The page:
“Geez, he’s like a monkey–”

The two men in their heavy SWAT gear trudged around the corner seconds after Brigham positioned himself. The highway patrolman focused his binoculars in on them.

“Hang on now–they don’t have a full set of gear. They’re wearing jeans–oh no, they’re not real SWAT!” The officer exclaimed to Ladybug in a hoarse whisper.

Ladybug gave the man a suffering look, then hopped into the backseat. A McDonald’s bag lay open on the floor, and she climbed down to stick her head inside of it. The highway patrolman didn’t seem to notice.

“They’re armed.” He reached for his radio. “This kid is toast, I’d better call for back–”

Just as one of the armed men began to tilt his gaze upward, Brigham leapt out of the tree and right into him. They went down like dominos, and Brigham quickly confiscated their machine guns. Hastily retrieving some zip ties from his pocket, He fastened their wrists and ankles together, then dashed back towards the black car. But it was gone.

The next morning, Marilyn, Byrd, Finley, Brigham, and Ladybug all crowded into a small office. They sat on metal folding chairs arranged in a semicircle around Monica’s desk. Monica’s sunken eyes were fixed straight ahead. Despite her naturally bronze Latina skin, her face looked pale and sallow, as though she were ill.

“There was a mole in the compound.” Monica began, her voice quavering. “Karen and Madelyn apparently had a special relationship that none of us knew anything about. She hacked my phone and email account. She was the one who sent the directions for how to apprehend Madelyn.”

Byrd chuckled. “And here I thought you had completely lost it.”

“Unfortunately,” Monica continued, ignoring Byrd’s commentary, “I didn’t realize that had happened until after I asked her to be the one to supervise Madelyn’s transport back to California. I thought it would make things go smoother, since Karen already knows all about her and what precautions to take. I thought, ‘the fewer people we have to inform about her the better.’”

Marilyn sucked in a sharp inhale. “So what you’re saying is that she got away.”

“Yes.” Monica nearly whispered. “And I need you. This will mean a demotion for me–if I’m lucky. But I haven’t even had time to worry about that yet. We have to get her back. And I need you two to be officially working on it. Sending you overseas, however, will require proper clearance and protocol. So it’s going to take at least a week before I can even send you after her. If it’s even me who sends you.”

Her voice cracked like pavement above a sinkhole. Marilyn, who sat nearest to her, placed a hand on Monica’s desk.

“Don’t blame yourself, Monica. I never would have suspected Karen,” Marilyn said softly, “and I’ve known her for over thirty years.”

Monica smiled mirthlessly. “Blame isn’t productive. We briefed the two armed men Brigham took down, and we were able to stop the server using the license plate number he tracked. Thanks to that, we have a small team attempting to track Madelyn’s people.”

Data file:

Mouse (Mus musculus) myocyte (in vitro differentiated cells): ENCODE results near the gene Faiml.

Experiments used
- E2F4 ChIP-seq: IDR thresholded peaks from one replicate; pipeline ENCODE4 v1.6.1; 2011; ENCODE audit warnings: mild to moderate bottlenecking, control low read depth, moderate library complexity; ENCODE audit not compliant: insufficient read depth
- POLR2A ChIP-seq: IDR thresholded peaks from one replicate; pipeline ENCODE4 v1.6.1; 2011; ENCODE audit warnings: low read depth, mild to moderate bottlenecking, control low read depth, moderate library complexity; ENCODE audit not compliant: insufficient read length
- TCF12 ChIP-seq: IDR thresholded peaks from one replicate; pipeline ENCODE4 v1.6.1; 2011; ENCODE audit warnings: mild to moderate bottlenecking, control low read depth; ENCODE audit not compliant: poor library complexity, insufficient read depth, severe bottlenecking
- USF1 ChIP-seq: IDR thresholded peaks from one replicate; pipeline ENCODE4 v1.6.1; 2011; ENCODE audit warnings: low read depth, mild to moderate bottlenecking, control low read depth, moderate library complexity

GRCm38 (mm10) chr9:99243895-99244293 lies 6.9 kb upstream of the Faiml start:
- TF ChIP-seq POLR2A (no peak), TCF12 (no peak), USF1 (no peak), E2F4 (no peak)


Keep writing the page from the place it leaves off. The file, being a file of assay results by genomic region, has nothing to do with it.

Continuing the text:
She looked directly at Brigham now. “You were outstanding. I want to send you to Moscow. But the board isn’t with me. They want someone with flawless Russian who can do a true undercover op. I’m trying to convince them to put you in as support. I thought maybe we could brush you up on sign language and you could pretend to be deaf…but I can’t make any promises right now.”

Brigham nodded curtly, eyes darting downward. Finley glanced at him, glossy-eyed and lips parting slightly.

“We have a team working on accessing and decrypting the servers right now. Please keep your phones on you and answer all of your calls. We’ll need to move fast once we have clearance. In the meantime, I’m going to ask you to stay in New York. JFK will likely have good flights.”

Marilyn cleared her throat. “That’s just fine, Monica. There is a personal matter I need to attend to before we go anywhere. I need to see my daughter.”

Monica furrowed her eyebrows. “What?”

Marilyn nodded. “It’s high time I told her about telepathy. With Madelyn loose, it’s an important safety measure. Also–I just found out that she has a brother. I really need to speak to her in person.”

“I will ask the board to allocate funds to fly her and your grandson here and provide them with protection while Madelyn Gray is at large. I’m sure they will be eager to please you–seeing as they’ll be asking you to apprehend your own sister for a third time when you’re technically retired.”

“I can’t believe she got away.” Finley said quietly as they left the office, vocalizing the dampening mood that had fallen over the group.

Well, over all the group except Ladybug.

The little pug trotted alongside Marilyn, without a leash. Her tongue hung out slightly to one side as she panted, giving her mug the appearance of a lopsided smile. She kept glancing up at her mistress, reassuring herself that her human was still there.

“Lady is never going to let me out of her sight again. Even when I go to the bathroom.” Marilyn said with a sigh. “That’s what she’s thinking right now.”

Finley smirked. “Don’t dogs do that anyway?”

“Well, yes–but normally I duck in and shut the door before she has a chance. She’s planning to cry and howl at me until I let her in. I suppose I deserve it, though.”